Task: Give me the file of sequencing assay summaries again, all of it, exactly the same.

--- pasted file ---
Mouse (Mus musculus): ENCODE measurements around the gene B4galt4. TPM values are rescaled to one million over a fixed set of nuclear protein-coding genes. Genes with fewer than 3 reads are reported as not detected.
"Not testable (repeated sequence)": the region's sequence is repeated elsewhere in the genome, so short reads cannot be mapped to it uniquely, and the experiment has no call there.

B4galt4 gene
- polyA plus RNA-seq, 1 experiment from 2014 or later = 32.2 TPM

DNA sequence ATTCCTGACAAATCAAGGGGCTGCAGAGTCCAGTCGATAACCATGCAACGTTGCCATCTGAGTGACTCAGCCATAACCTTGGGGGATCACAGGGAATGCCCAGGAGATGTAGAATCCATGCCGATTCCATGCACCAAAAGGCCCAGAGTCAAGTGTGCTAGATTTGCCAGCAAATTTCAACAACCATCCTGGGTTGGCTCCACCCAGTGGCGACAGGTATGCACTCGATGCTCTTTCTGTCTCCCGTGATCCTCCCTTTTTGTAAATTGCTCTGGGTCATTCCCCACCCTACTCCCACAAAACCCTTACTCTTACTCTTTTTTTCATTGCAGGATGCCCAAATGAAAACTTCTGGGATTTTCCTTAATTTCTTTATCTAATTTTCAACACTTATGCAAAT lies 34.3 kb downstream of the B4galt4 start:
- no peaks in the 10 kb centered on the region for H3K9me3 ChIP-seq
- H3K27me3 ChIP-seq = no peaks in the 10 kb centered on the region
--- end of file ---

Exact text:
Mouse (Mus musculus): ENCODE measurements around the gene B4galt4. TPM values are rescaled to one million over a fixed set of nuclear protein-coding genes. Genes with fewer than 3 reads are reported as not detected.
"Not testable (repeated sequence)": the region's sequence is repeated elsewhere in the genome, so short reads cannot be mapped to it uniquely, and the experiment has no call there.

B4galt4 gene
- polyA plus RNA-seq, 1 experiment from 2014 or later = 32.2 TPM

DNA sequence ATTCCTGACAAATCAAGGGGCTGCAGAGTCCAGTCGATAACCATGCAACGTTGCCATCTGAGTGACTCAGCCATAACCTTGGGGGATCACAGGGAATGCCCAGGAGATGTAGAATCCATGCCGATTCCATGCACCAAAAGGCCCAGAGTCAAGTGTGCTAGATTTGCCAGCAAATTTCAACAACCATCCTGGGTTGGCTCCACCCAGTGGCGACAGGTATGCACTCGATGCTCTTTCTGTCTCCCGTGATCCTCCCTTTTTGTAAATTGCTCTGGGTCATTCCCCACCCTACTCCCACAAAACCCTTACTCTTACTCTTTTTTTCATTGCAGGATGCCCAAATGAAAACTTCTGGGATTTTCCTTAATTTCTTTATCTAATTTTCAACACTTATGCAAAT lies 34.3 kb downstream of the B4galt4 start:
- no peaks in the 10 kb centered on the region for H3K9me3 ChIP-seq
- H3K27me3 ChIP-seq = no peaks in the 10 kb centered on the region